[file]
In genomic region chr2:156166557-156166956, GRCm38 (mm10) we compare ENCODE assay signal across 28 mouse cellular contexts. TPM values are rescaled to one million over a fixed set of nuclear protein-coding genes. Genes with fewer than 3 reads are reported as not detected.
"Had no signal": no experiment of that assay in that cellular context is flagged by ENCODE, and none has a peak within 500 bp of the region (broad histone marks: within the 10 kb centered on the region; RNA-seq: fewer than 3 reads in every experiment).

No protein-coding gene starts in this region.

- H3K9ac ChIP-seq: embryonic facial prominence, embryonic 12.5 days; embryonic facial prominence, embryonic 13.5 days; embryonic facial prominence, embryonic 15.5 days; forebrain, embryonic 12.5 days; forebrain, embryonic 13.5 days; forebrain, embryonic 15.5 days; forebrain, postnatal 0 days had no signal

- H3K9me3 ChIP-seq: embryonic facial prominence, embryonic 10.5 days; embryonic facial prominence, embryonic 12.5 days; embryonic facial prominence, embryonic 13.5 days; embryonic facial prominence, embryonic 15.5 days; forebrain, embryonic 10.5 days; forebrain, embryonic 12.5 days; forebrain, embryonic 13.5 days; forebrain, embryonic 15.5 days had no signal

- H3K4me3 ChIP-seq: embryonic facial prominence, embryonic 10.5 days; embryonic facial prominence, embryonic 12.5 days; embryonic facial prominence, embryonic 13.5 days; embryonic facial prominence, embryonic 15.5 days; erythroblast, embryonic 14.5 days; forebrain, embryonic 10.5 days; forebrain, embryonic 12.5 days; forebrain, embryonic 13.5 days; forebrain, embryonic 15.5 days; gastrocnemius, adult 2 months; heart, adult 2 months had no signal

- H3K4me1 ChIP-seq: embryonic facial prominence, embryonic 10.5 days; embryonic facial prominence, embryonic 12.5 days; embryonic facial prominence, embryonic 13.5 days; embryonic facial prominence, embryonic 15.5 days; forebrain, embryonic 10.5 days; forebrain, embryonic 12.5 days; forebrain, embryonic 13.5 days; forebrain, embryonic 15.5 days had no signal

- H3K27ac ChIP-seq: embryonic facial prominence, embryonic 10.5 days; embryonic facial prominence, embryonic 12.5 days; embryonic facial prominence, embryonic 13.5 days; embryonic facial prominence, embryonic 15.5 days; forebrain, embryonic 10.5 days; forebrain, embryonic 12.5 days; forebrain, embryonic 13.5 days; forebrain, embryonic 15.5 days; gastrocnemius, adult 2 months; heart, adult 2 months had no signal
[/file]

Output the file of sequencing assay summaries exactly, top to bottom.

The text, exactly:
In genomic region chr2:156166557-156166956, GRCm38 (mm10) we compare ENCODE assay signal across 28 mouse cellular contexts. TPM values are rescaled to one million over a fixed set of nuclear protein-coding genes. Genes with fewer than 3 reads are reported as not detected.
"Had no signal": no experiment of that assay in that cellular context is flagged by ENCODE, and none has a peak within 500 bp of the region (broad histone marks: within the 10 kb centered on the region; RNA-seq: fewer than 3 reads in every experiment).

No protein-coding gene starts in this region.

- H3K9ac ChIP-seq: embryonic facial prominence, embryonic 12.5 days; embryonic facial prominence, embryonic 13.5 days; embryonic facial prominence, embryonic 15.5 days; forebrain, embryonic 12.5 days; forebrain, embryonic 13.5 days; forebrain, embryonic 15.5 days; forebrain, postnatal 0 days had no signal

- H3K9me3 ChIP-seq: embryonic facial prominence, embryonic 10.5 days; embryonic facial prominence, embryonic 12.5 days; embryonic facial prominence, embryonic 13.5 days; embryonic facial prominence, embryonic 15.5 days; forebrain, embryonic 10.5 days; forebrain, embryonic 12.5 days; forebrain, embryonic 13.5 days; forebrain, embryonic 15.5 days had no signal

- H3K4me3 ChIP-seq: embryonic facial prominence, embryonic 10.5 days; embryonic facial prominence, embryonic 12.5 days; embryonic facial prominence, embryonic 13.5 days; embryonic facial prominence, embryonic 15.5 days; erythroblast, embryonic 14.5 days; forebrain, embryonic 10.5 days; forebrain, embryonic 12.5 days; forebrain, embryonic 13.5 days; forebrain, embryonic 15.5 days; gastrocnemius, adult 2 months; heart, adult 2 months had no signal

- H3K4me1 ChIP-seq: embryonic facial prominence, embryonic 10.5 days; embryonic facial prominence, embryonic 12.5 days; embryonic facial prominence, embryonic 13.5 days; embryonic facial prominence, embryonic 15.5 days; forebrain, embryonic 10.5 days; forebrain, embryonic 12.5 days; forebrain, embryonic 13.5 days; forebrain, embryonic 15.5 days had no signal

- H3K27ac ChIP-seq: embryonic facial prominence, embryonic 10.5 days; embryonic facial prominence, embryonic 12.5 days; embryonic facial prominence, embryonic 13.5 days; embryonic facial prominence, embryonic 15.5 days; forebrain, embryonic 10.5 days; forebrain, embryonic 12.5 days; forebrain, embryonic 13.5 days; forebrain, embryonic 15.5 days; gastrocnemius, adult 2 months; heart, adult 2 months had no signal